By Memorandum Opinion entered by The Honorable Richard G. Andrews in Finnavations LLC v. Payoneer, Inc., Civil Action No. 18-444-RGA (D.Del. November 26, 2018) (consolidated), the Court granted defendants’ motion to dismiss under 35 U.S.C. §101 after concluding that the asserted claims of the patent-in-suit, U.S. Patent No. 9,569,755 (“the ‘755 Patent”), are directed to patent ineligible subject matter and do not contain an inventive concept.

A copy of the Memorandum Opinion is attached.

By Memorandum Opinion entered by The Honorable Leonard P. Stark in American Axle & Mfg., Inc. v. Neapco Holdings LLC et al., Civil Action No. 15-1168-LPS (D.Del. February 27, 2018), the Court granted Defendants’ Motion for Summary Judgment of Invalidity of U.S. Patent No. 7,774,911 (“the ‘911 patent”) after finding that it was directed to patent ineligible subject matter under 35 U.S.C. §101.

The ‘911 patent relates generally to shaft assemblies for transmitting rotary power in a driveline and more specifically to a method for attenuating driveline vibrations transmitted through a shaft assembly. Id. at *1-2. Many of the prior art liners attenuated the shell mode vibrations but did not also attenuate bending or torsion mode vibrations. Id. at *2. “The ‘911 patent purports to provide ‘an improved method for damping various types of vibrations in a hollow shaft,’ which facilitates the damping of shell mode vibration as well as bending mode vibration and/or torsion mode vibration.” Id.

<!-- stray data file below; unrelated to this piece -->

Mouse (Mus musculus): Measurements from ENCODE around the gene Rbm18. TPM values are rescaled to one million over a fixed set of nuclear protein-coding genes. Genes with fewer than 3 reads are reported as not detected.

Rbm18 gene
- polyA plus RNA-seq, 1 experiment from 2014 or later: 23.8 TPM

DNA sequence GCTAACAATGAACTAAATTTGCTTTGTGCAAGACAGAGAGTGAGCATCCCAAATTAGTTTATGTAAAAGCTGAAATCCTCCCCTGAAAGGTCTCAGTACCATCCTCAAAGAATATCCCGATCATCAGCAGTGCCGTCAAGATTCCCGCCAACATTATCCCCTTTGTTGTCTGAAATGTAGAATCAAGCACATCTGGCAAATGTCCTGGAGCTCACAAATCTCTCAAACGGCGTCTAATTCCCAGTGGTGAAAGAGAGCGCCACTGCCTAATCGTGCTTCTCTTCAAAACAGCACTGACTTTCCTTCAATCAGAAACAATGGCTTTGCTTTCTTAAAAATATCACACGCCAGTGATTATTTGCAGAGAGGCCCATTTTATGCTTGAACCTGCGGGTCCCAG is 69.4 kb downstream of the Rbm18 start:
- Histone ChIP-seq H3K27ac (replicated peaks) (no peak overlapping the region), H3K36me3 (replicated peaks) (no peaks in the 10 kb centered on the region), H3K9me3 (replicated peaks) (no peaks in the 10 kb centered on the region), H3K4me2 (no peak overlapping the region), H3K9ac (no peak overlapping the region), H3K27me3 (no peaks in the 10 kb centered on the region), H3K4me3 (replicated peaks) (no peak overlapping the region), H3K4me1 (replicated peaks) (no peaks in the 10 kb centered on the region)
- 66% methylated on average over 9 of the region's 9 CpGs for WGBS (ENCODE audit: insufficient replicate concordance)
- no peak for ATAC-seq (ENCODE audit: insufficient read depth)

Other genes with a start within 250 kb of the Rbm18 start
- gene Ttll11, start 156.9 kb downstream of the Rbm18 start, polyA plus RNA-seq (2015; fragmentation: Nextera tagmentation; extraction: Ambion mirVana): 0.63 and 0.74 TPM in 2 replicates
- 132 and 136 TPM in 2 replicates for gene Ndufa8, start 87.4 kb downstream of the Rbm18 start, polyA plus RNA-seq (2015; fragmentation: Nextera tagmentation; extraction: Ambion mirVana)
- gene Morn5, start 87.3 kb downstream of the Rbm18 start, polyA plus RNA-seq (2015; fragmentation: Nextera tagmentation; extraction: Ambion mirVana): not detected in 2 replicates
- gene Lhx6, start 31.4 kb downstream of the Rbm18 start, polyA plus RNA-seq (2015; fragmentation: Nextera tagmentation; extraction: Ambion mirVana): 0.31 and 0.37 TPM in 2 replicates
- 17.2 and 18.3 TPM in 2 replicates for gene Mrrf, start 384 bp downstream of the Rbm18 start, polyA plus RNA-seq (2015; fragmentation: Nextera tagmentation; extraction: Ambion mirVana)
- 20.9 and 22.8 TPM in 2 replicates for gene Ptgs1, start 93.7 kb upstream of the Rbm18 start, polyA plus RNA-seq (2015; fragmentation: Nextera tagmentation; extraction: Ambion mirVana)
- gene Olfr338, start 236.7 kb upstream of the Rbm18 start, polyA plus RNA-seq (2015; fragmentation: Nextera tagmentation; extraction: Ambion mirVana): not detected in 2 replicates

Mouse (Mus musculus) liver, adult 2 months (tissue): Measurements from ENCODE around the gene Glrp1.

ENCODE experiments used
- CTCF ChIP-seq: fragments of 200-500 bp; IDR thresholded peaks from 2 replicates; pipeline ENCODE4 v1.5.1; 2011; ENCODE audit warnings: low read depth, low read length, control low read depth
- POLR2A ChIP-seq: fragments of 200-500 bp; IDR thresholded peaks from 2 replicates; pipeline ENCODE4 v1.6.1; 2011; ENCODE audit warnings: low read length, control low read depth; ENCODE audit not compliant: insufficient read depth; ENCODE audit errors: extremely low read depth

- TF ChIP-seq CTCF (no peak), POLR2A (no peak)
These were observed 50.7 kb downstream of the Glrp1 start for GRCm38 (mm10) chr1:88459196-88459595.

In applying the two-part framework of the Alice test to the ’911 patent, the Court agreed with Defendants that (1) the claimed methods are simply the application of laws of nature, Hooke’s law, with the result of friction damping; and (2) the claims do not contain an inventive concept. Id. at *9-16. Thus, the Court found that the asserted claims of the ‘911 patent are not patent-eligible under 35 U.S.C. §101. Id. at *15.

A copy of the Memorandum Opinion is attached.

The takeaway is that drafters of patents for processes claiming patent ineligible subject matter – laws of nature, physical phenomena, and abstract ideas – should be mindful that their patent claims contain some additional features or inventive concept that provide practical assurances that the process is more than a drafting effort designed to monopolize the law of nature itself. Parties sued for infringement of patents that arguably involve laws of nature, physical phenomena and/or abstract ideas should carefully evaluate those patents to determine whether they meet the Alice test.

By Memorandum Opinion entered by The Honorable Leonard P. Stark in Intellectual Ventures I LLC v. T-Mobile USA, Inc. et al., Civil Action No. 13-1632-LPS (D.Del. August 23, 2017) (consolidated), the Court denied Plaintiff’s motion for reconsideration of a prior Order of the Court and granted in part and denied in part Defendants’ motion for summary judgment.

Specifically, the Court denied Plaintiff’s motion for reconsideration of the Court’s December 30, 2016 Memorandum Opinion which granted Defendants’ motion for judgment on the pleadings that certain claims of U.S. Patent Nos. 6,115,737 (“the ‘737 patent”), 8,078,200 (“the ‘200 patent”), and 7,450,957 (“the ‘957 patent”) are patent-ineligible under 35 U.S.C. § 101. In denying Plaintiffs’ motion for reconsideration, the Court found that Plaintiffs failed to demonstrate an intervening change in controlling law, the availability of new evidence, or the need for the Court to correct a clear error of law or fact that warranted reconsideration. Id. at *1-14.